Most NBA enthusiasts know the league intends to salvage the season although Wednesday marks the 63rd day since the shutdown. Orlando Magic CEO Alex Martins confirmed last week that the league is prepared to play as late as Labor Day.

But how do NBA teams feel?

It appears the answer depends on a team's market size and what's at stake.

Small-market teams, younger teams seeking playoff experience, and NBA title contenders would like to finish the season, according to a league source. Other teams are indifferent or prepared to move on to next season, the source added.

But the National Basketball Players Association is gauging the sentiment of its players. NBPA regional representatives texted players Tuesday with a "yes or no" question to be kept confidential, a league source confirmed. An ESPN report said one rep asked a team's players, "Do you want to try and play this season, yes or no?" Another rep asked a different team, "Do you want the season to start again?"

Stay tuned.

From a team standpoint, the ones in small markets would like to finish the season to secure TV revenue. The threshold to receive TV revenue from regional sports networks is 70 regular-season games.

NBA teams have played an averaged of 64.7 games this season. The Atlanta Hawks and Dallas Mavericks have played the most games at 67 apiece. The Los Angeles Lakers and San Antonio Spurs are tied for the fewest at 63.

In addition to receiving revenue from games aired locally on regional sports networks, ABC/ESPN and Turner pay the league roughly $2.6 billion to show their games. So there's a benefit to resuming the season.

But the last-place Golden State Warriors (15-50 after reaching the last five NBA Finals) shut everything down and don't want to finish the season. The organization is focused on remaining healthy in preparation for next season. By contrast, the title-contending Los Angeles Clippers, Lakers, and Milwaukee Bucks hope to return and don't want to miss out on a window this year.

The Bucks (53-12) had the league's best record before the season was suspended. The Lakers (49-14) had the second-best overall record and best mark in the Western Conference. The Clippers (44-20) were second in the West.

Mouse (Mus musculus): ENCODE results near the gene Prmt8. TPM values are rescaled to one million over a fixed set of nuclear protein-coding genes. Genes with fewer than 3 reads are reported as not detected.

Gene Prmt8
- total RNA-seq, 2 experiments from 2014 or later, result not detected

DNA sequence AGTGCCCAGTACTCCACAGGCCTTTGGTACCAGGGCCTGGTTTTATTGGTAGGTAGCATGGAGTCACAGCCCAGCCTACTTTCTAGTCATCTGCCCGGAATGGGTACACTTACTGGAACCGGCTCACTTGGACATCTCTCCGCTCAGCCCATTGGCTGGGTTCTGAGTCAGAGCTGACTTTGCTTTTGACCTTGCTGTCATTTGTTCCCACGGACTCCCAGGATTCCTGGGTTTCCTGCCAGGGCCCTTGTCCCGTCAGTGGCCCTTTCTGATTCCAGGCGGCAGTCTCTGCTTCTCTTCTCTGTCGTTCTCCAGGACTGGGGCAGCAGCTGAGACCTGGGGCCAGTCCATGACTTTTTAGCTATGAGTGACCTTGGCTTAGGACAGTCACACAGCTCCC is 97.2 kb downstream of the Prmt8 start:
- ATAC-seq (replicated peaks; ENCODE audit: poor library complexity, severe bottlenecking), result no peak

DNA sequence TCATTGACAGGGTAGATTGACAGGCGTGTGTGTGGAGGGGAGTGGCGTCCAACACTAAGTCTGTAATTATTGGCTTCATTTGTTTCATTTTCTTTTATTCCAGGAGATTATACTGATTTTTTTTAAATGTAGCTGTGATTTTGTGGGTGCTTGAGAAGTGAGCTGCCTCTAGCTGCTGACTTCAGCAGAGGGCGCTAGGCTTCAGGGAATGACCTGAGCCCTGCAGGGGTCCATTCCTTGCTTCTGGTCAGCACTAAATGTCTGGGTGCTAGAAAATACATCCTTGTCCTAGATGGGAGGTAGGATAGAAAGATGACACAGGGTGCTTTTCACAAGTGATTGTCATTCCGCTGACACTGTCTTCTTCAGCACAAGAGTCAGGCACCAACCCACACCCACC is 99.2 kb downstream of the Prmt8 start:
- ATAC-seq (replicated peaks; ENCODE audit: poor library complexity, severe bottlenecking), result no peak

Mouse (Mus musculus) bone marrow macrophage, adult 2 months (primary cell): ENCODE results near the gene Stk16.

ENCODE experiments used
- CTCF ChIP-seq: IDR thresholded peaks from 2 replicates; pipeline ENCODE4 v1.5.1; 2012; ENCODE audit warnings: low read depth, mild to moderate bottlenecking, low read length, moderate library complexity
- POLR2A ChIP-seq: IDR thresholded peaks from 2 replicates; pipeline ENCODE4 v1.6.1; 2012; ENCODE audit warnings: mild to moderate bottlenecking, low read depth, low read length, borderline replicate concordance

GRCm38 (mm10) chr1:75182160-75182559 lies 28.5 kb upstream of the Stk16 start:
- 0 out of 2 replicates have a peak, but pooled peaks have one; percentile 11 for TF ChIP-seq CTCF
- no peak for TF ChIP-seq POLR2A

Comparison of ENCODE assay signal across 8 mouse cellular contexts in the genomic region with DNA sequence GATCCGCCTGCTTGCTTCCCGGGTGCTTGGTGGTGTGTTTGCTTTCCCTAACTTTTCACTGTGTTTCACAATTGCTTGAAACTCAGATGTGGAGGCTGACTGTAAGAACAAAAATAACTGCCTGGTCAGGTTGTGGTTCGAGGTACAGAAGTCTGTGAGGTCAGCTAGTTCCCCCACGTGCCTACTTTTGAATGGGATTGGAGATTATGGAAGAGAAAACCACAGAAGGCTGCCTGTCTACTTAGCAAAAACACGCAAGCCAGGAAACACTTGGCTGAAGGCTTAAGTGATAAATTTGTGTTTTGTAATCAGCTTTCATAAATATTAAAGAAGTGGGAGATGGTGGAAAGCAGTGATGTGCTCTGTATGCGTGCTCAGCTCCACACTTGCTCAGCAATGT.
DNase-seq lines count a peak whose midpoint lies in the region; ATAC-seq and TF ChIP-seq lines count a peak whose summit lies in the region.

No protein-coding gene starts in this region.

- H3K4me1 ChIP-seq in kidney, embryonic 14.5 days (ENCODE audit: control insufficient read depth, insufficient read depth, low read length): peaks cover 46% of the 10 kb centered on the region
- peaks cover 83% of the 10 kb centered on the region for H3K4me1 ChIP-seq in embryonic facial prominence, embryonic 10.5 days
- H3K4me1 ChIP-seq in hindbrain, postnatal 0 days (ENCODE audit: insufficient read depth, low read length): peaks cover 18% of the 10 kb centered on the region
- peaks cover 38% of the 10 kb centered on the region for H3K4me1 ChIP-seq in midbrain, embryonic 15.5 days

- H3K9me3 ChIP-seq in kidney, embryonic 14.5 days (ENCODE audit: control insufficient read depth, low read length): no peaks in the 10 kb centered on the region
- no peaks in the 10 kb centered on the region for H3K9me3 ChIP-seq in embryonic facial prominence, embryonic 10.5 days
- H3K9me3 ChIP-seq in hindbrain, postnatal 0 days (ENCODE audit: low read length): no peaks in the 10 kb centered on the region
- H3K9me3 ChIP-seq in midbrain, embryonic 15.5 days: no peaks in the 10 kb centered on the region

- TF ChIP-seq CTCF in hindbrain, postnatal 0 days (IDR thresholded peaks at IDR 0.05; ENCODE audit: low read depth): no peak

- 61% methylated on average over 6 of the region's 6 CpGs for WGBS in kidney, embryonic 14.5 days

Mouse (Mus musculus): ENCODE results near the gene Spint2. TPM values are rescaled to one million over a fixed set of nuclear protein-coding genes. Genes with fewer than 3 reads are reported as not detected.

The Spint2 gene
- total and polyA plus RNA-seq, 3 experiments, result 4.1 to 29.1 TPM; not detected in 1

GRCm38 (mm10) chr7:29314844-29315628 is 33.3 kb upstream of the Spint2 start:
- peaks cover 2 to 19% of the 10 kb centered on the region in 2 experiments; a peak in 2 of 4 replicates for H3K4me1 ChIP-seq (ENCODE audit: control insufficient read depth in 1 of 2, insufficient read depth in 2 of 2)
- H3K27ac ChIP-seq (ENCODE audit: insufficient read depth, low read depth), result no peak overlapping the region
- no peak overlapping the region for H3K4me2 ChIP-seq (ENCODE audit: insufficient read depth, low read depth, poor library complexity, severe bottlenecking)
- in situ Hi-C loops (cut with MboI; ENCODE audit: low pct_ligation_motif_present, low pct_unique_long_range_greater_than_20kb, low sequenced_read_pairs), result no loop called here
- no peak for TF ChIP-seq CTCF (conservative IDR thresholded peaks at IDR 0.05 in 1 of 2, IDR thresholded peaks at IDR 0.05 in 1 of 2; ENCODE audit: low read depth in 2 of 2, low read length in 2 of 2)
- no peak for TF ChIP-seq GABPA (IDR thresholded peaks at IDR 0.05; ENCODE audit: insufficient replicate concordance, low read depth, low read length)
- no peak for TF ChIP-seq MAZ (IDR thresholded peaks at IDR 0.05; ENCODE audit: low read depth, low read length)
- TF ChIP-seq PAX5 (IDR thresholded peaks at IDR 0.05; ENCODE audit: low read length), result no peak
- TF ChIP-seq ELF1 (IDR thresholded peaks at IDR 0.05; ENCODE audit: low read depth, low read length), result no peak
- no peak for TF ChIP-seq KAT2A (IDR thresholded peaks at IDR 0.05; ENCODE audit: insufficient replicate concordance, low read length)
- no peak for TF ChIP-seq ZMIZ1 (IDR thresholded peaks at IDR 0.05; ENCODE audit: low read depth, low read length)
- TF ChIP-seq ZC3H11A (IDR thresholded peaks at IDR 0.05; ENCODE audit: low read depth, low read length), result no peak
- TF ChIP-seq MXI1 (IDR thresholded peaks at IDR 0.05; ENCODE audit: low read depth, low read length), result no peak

Young teams currently in playoff races - the Magic, Mavericks, Memphis Grizzlies, and New Orleans Pelicans - would gain valuable experience from a postseason run.

The Lakers' LeBron James responded on Twitter to a CNBC report on April 30 about team executives and player agents calling on the league to cancel the rest of the season.

"Saw some reports about execs and agents wanting to cancel season???" the four-time league MVP tweeted. "That's absolutely not true. Nobody I know saying anything like that. As soon as it's safe we would like to finish our season. I'm ready and our team is ready. Nobody should be canceling anything."

For James, the resumption of the season provides the perfect opportunity to win his fourth NBA title. Despite being 35 years old, he's playing at an MVP-caliber level and would benefit from the league's return.

The same can be said about the 76ers, whose window to win an NBA championship could close quickly. The team has underachieved for most of the season and hold the sixth-best record in the East. General manager Elton Brand has always said this team was built for the playoffs. Its title chances could get tougher next season when the Nets, with perennial All-Stars Kevin Durant and Kyrie Irving healthy and back in the lineup, would be one of the favorites to win the East next season.

Brand said the Sixers look forward to resuming the season, whether it's the regular season or playoffs.

NBA commissioner Adam Silver told players during Friday's NBPA teleconference that the league can wait until June to make a decision on resuming the season. Silver also confirmed that one or two locations without fans would be best for the health and safety of players.

But the Warriors have moved on for now.

"There's still a chance the league could ask us to come back and play some games," coach Steve Kerr said during a digital conference on April 28. "But given what we went through this season with all the injuries and the tough record, it's been more of the case of, you know, we're staying in touch with guys but everybody is just sort of assuming that you know, this is, this is kind of it. We're not going to be involved much anymore."